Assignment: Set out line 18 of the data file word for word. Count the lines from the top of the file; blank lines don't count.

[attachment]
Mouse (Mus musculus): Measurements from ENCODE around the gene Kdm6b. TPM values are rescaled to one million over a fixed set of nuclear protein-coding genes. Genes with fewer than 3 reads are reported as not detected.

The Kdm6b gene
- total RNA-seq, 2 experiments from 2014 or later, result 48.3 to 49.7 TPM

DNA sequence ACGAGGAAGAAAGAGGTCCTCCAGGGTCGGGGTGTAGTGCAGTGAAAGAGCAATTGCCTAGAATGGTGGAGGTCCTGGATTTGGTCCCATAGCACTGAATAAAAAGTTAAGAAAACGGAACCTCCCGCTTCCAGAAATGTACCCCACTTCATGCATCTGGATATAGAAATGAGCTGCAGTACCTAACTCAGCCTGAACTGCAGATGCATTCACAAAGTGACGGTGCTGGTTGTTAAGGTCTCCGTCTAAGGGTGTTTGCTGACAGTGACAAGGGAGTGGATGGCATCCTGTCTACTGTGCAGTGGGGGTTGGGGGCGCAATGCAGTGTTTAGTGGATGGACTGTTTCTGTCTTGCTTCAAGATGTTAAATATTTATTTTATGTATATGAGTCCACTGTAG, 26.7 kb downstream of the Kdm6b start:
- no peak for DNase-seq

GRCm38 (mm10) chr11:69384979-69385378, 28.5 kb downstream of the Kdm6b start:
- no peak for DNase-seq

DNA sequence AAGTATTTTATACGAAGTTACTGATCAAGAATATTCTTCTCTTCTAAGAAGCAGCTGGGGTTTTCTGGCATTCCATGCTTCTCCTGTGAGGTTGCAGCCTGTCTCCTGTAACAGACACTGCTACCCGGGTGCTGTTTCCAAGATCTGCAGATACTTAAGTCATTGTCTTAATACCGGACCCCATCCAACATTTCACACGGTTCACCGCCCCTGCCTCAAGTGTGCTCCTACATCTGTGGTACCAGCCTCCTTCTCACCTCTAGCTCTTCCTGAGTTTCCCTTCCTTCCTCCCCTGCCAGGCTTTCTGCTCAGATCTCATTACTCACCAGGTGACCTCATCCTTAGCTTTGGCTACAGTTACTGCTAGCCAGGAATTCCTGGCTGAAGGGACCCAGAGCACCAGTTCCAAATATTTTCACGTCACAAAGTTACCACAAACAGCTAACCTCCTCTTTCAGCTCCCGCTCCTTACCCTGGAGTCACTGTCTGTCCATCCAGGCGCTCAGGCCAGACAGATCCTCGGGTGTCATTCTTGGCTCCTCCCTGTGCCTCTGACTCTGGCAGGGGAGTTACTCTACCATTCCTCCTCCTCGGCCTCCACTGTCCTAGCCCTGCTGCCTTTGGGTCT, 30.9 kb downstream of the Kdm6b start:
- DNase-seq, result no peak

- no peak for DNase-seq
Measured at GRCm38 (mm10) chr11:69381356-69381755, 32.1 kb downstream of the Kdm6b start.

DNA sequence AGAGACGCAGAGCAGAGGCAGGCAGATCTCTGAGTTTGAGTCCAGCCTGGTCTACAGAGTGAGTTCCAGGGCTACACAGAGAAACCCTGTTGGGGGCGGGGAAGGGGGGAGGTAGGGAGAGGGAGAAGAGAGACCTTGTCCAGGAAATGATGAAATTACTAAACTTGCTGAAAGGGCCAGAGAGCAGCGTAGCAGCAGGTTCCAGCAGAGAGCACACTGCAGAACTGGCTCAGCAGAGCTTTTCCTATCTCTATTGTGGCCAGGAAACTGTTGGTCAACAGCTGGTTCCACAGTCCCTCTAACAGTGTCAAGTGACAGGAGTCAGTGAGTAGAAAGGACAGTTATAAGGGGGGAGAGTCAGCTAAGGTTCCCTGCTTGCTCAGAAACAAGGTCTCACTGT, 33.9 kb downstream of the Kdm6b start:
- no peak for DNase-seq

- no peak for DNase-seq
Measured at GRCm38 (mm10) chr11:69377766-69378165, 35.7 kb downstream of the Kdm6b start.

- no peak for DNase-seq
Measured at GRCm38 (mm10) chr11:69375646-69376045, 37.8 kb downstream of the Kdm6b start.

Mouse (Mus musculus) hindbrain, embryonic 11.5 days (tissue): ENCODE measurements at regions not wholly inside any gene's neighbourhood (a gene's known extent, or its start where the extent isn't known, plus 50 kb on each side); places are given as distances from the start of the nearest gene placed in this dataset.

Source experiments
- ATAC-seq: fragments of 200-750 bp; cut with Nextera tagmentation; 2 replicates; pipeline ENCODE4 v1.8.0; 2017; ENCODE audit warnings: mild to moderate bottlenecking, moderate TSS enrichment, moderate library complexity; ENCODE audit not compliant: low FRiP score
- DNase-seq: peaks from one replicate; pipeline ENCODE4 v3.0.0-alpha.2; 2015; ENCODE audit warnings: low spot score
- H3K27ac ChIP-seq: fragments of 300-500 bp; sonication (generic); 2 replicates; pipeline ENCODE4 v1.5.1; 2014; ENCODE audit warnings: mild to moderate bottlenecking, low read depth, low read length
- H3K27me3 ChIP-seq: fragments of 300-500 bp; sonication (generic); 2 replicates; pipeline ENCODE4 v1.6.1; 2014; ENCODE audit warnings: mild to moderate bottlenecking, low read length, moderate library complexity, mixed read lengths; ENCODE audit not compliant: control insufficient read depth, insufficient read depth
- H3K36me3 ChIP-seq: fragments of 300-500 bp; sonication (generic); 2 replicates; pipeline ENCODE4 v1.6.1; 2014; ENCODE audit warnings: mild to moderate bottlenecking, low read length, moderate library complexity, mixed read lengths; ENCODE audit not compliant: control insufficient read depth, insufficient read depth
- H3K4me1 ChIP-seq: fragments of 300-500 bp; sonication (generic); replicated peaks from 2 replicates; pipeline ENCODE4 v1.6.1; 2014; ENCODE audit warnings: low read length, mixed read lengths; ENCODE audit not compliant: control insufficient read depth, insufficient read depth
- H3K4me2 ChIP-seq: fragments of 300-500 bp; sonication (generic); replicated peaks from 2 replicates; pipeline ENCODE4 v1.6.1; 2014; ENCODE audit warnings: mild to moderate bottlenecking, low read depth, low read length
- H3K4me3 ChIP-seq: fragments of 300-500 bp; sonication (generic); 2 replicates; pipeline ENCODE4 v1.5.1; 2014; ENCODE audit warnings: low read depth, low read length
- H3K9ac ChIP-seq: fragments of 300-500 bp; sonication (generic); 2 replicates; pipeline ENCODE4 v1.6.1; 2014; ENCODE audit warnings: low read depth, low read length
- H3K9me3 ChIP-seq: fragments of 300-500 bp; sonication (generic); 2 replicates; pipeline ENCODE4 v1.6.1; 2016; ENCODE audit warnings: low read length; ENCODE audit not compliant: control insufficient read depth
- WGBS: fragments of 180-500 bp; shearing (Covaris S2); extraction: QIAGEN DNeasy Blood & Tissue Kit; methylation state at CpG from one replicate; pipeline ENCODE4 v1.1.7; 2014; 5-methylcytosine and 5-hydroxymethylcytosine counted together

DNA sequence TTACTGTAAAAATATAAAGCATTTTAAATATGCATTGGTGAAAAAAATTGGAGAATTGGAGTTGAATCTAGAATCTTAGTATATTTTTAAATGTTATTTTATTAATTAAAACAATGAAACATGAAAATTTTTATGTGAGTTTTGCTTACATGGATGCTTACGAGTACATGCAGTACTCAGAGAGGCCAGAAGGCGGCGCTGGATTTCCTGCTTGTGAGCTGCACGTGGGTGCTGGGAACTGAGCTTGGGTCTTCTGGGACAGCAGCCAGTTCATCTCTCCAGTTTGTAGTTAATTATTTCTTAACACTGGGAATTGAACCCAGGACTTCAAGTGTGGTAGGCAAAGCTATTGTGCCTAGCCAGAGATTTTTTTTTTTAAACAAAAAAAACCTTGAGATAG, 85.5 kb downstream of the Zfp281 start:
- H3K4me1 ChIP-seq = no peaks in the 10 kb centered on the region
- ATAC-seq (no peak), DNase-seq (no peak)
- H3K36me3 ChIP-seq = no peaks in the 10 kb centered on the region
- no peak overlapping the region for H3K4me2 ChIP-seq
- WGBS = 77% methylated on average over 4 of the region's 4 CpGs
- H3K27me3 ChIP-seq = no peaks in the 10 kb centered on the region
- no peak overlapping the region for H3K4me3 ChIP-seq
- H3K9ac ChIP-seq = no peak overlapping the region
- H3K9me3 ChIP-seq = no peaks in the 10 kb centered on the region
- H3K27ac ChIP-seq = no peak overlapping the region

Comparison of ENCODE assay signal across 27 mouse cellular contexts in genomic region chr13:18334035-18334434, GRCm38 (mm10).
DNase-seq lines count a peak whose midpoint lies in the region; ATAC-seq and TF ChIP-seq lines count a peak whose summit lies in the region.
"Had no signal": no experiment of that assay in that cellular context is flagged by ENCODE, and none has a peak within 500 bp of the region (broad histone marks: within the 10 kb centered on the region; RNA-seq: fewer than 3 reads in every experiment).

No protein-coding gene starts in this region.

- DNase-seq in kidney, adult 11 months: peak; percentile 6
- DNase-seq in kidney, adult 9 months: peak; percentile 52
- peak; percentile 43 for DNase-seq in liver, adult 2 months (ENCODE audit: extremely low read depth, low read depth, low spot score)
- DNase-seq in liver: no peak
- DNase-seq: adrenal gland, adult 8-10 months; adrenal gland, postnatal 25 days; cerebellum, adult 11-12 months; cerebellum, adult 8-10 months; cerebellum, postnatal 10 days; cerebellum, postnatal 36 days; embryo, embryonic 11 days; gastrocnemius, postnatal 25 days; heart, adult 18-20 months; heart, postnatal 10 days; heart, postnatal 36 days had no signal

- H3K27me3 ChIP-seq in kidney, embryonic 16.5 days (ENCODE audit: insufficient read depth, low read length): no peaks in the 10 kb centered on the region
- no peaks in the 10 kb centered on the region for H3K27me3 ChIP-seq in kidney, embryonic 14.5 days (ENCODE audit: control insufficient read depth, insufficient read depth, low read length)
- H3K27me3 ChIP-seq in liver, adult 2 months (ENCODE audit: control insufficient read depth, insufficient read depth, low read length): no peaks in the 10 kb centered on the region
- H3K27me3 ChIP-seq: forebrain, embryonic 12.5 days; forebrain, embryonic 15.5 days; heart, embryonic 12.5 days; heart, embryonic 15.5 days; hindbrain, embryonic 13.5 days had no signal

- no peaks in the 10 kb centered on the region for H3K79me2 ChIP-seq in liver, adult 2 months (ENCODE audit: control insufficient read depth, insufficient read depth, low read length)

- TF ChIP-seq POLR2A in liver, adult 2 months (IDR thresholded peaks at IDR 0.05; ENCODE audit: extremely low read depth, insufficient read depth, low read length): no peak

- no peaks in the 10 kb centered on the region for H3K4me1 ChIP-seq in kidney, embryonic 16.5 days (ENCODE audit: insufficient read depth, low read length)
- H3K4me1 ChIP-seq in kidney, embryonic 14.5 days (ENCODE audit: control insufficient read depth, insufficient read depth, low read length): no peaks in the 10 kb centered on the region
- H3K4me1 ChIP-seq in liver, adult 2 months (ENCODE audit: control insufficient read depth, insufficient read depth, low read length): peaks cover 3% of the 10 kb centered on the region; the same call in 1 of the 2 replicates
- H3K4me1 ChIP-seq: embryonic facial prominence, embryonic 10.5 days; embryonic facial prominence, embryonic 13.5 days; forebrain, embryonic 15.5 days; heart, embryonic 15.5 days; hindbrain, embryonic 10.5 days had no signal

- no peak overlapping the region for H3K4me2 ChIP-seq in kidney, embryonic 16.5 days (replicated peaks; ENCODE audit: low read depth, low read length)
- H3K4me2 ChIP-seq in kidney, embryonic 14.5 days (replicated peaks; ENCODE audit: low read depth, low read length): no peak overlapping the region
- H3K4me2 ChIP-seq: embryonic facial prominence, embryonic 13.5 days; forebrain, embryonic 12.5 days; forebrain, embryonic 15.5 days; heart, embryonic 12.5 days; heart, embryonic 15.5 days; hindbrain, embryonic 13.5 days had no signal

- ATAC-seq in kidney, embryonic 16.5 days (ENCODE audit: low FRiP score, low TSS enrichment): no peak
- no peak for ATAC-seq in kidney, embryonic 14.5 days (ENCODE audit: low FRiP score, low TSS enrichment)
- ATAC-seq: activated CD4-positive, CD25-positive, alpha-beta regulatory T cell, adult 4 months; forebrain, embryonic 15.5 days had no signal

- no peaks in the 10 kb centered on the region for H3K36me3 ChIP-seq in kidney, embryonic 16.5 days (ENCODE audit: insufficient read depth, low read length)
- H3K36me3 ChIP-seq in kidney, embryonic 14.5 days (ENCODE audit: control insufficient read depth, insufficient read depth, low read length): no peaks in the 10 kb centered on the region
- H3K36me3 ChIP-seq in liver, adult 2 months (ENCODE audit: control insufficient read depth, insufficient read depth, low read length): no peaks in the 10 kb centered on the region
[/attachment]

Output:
Mouse (Mus musculus) hindbrain, embryonic 11.5 days (tissue): ENCODE measurements at regions not wholly inside any gene's neighbourhood (a gene's known extent, or its start where the extent isn't known, plus 50 kb on each side); places are given as distances from the start of the nearest gene placed in this dataset.